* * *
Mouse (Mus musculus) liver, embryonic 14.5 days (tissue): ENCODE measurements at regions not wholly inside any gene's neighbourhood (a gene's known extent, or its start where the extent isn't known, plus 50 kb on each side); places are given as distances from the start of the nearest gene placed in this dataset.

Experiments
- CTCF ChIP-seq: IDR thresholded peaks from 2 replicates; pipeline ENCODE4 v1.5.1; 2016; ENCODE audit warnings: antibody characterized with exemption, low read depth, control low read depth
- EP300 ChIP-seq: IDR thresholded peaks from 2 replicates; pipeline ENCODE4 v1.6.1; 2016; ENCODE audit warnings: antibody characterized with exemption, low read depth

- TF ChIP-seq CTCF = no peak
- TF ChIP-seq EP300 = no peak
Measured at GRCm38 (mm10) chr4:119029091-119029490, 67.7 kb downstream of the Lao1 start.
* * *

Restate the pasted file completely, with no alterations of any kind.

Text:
Mouse (Mus musculus) liver, embryonic 14.5 days (tissue): ENCODE measurements at regions not wholly inside any gene's neighbourhood (a gene's known extent, or its start where the extent isn't known, plus 50 kb on each side); places are given as distances from the start of the nearest gene placed in this dataset.

Experiments
- CTCF ChIP-seq: IDR thresholded peaks from 2 replicates; pipeline ENCODE4 v1.5.1; 2016; ENCODE audit warnings: antibody characterized with exemption, low read depth, control low read depth
- EP300 ChIP-seq: IDR thresholded peaks from 2 replicates; pipeline ENCODE4 v1.6.1; 2016; ENCODE audit warnings: antibody characterized with exemption, low read depth

- TF ChIP-seq CTCF = no peak
- TF ChIP-seq EP300 = no peak
Measured at GRCm38 (mm10) chr4:119029091-119029490, 67.7 kb downstream of the Lao1 start.